6 Filmmaking Tips from Claire Denis

The celebrated filmmaker behind 'High Life,' 'Beau Travail,' and 'White Material' on location, leitmotifs, and why explaining things is overrated.

High Life Director's Headshot Rgb
Alcatraz Films / Wild Bunch / Arte France Cinema / Pandora Produktion

Known for her daring films that defy conventions and simple categorization, Claire Denis has built a reputation as one of the most original and admired filmmakers working today with a fearless body of work that spans everything from serial killers to outer space. After spending her childhood in colonial Africa, Denis returned to France and attended the prestigious film school the Institut des hautes études cinématographiques (IDHEC). After working as an assistant director for years alongside such celebrated filmmakers as Jim Jarmusch and Wim Wenders for over a decade, she made her feature film debut in 1988 with ChocolatWith over 40 years of experience in the industry, Denis has collected an incredible amount of filmmaking knowledge. That said, much like her films are known for their poetic, sometimes even impressionistic quality, she speaks in interviews in a correspondingly oblique manner that hardly conforms to the usual pedagogical, how-to nature of this feature, so the following six quotes suit a somewhat loose definition of filmmaking “tips.” But then again, convention hardly suits Claire Denis, so at least it’s on brand.

Get Rid of Explanation

Back in 2000, Denis was interviewed by Jonathan Romney for The Guardian leading up to the release of Beau Travail, a daring drama loosely based on Herman Melville’s Billy Budd. With her avoidance of standard narrative conventions and love of more loose, poetic storytelling, Denis’ films require considerable effort on behalf of the audience to unpack. With that in mind, Romney asked her about her preference for leaving out all the explanatory information most other filmmakers put in, and Denis had the following to say:

“Cinema is not made to give a psychological explanation, for me cinema is montage, is editing. To make blocks of impressions or emotion meet with another block of impression or emotion and put in between pieces of explanation, to me it’s boring. Again, I am not trying to make it difficult but I think, as a spectator, when I see a movie one block leads me to another block of inner emotion, I think that’s cinema. That’s an encounter. I think cinema is linked to literature by a lot of social ways. Our brains are full of literature – my brain is. But I think we also have a dream world, the brain is also full of image and songs and I think that making films for me is to get rid of explanation. Because, [I] think, you get explanation by getting rid of explanation. I am sure of that.”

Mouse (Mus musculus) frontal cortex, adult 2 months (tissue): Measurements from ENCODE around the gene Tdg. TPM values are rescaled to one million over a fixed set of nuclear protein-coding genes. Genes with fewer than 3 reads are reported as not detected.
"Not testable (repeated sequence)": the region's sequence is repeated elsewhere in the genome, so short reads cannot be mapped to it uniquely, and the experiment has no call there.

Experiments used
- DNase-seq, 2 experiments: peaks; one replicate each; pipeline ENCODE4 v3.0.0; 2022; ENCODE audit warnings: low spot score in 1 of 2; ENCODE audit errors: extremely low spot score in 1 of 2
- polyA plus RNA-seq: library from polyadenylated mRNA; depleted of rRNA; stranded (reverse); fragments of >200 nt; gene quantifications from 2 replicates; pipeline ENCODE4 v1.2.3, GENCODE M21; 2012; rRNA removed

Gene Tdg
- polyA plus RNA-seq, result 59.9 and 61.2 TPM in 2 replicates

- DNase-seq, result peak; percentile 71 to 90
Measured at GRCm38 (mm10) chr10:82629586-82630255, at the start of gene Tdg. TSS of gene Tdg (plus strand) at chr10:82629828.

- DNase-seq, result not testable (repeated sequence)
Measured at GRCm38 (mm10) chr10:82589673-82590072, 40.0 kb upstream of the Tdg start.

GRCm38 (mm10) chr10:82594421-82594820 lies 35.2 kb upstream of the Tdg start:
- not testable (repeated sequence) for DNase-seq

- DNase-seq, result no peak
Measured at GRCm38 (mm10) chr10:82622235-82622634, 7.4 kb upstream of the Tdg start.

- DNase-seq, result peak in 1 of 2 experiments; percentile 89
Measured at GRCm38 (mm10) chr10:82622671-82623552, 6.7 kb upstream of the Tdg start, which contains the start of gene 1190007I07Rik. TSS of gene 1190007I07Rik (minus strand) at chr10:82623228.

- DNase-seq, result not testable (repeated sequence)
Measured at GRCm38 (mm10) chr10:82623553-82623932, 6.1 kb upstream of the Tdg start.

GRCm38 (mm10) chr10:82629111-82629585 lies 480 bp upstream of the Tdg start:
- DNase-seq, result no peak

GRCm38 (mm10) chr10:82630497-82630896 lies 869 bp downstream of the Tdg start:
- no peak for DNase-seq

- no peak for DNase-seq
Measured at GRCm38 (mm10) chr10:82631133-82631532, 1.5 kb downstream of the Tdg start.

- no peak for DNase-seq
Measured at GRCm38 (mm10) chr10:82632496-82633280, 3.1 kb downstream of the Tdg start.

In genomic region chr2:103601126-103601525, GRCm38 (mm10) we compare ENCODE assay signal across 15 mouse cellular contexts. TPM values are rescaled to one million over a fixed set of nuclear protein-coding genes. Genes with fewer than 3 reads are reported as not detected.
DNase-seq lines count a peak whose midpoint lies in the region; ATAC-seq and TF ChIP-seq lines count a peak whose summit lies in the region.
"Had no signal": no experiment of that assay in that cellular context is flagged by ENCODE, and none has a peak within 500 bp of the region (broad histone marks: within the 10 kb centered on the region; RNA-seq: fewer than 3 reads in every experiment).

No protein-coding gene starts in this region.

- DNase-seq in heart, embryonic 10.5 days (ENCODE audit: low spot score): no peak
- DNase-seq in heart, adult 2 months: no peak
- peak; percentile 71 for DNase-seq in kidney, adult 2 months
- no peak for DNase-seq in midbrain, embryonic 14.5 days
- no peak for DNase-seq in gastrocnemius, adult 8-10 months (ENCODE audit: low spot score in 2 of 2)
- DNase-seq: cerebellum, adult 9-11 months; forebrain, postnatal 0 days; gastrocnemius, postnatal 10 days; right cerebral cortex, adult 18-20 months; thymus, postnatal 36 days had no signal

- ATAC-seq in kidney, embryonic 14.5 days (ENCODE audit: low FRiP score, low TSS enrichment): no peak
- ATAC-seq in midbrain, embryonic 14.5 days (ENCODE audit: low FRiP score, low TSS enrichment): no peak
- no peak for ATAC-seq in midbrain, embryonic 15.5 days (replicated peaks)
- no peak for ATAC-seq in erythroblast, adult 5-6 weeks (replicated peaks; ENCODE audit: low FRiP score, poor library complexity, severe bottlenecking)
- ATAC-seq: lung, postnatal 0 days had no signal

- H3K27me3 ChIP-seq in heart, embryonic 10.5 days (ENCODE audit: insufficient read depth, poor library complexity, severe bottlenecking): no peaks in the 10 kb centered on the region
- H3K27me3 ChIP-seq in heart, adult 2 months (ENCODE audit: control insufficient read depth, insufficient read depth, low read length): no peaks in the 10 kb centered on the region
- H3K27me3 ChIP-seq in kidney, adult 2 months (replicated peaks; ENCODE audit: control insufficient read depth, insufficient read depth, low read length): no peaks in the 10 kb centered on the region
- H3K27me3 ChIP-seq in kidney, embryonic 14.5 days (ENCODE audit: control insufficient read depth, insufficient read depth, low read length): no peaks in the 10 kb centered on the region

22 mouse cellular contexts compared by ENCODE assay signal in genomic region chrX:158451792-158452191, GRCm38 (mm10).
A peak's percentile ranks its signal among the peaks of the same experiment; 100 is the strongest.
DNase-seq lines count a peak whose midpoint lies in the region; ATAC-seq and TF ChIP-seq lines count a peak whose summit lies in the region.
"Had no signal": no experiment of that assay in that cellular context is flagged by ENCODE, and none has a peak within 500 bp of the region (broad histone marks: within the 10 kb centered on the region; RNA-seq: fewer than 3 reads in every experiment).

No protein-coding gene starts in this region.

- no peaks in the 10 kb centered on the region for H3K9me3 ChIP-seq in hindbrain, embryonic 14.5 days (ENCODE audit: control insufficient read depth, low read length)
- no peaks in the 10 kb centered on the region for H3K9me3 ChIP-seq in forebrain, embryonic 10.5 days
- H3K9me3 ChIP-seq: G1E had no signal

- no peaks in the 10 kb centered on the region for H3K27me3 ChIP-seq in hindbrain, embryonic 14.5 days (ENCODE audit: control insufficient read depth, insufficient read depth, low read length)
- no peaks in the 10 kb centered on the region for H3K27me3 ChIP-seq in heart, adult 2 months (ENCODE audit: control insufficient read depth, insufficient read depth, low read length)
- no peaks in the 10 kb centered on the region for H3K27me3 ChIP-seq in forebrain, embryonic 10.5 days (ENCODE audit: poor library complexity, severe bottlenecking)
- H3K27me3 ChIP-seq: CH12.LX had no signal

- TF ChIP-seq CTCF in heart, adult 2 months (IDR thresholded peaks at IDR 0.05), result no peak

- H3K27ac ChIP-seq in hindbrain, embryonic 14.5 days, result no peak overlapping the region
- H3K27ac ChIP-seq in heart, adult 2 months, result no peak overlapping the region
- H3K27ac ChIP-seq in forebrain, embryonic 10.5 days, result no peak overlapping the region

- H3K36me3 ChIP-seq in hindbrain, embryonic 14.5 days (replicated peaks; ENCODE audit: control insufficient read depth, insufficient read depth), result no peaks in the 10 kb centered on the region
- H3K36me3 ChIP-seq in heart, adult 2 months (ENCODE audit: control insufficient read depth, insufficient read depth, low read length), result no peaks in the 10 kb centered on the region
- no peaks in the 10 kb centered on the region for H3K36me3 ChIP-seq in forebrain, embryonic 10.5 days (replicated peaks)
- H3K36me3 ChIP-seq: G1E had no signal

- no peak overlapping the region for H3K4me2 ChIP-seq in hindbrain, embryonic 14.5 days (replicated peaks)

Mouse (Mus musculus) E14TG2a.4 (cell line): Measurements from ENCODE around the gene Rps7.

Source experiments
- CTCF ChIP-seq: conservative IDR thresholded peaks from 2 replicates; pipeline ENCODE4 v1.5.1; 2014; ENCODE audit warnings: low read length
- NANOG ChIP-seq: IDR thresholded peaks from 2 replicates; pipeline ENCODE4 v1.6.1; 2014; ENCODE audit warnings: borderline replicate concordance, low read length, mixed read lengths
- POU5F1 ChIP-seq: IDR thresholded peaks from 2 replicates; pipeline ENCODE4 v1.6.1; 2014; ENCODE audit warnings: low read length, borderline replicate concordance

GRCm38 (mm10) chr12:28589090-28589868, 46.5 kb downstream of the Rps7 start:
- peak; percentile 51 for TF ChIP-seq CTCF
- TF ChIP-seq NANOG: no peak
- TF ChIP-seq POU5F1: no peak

Use Leitmotifs as Anchors

In a 2013 Tribeca interview regarding her film Bastards, a nihilistic thriller loosely inspired by William Faulkner’s Sanctuary, interviewer Zachary Wigon brought up Denis’ use of repeated imagery throughout the film, comparing the technique to the use of clues in a mystery. Her response about her use of motifs doubles as great storytelling advice:

“It’s not like a tool, like something you use when you’re cooking – it’s something that shows when you’re writing the script. The effort of writing a script – it’s important to have a sort of inside reason, or leitmotif, something that will anchor any narration into something that will be deep inside, like a motif, you know? I think of course this shape is already there in the script.”

Cast with your Gut

At the 55th New York Film Festival in 2017, Denis participated in a filmmaking panel with Joachim Trier and Kevin Jerome Everson in which the three filmmakers discussed various aspects of their filmmaking processes. On the subject of casting, Denis addressed the importance of following one’s instinct in that decision-making process, an attitude she has maintained consistently in a number of different interviews:

“Casting […] it’s like in life. Somehow, you meet someone [and] you know. Maybe it’s a less experienced person, maybe everybody might tell you it’s a bad choice, and you know it will work—you will be happy to meet that person every day. It’s moving. It’s a sort of love, you know?”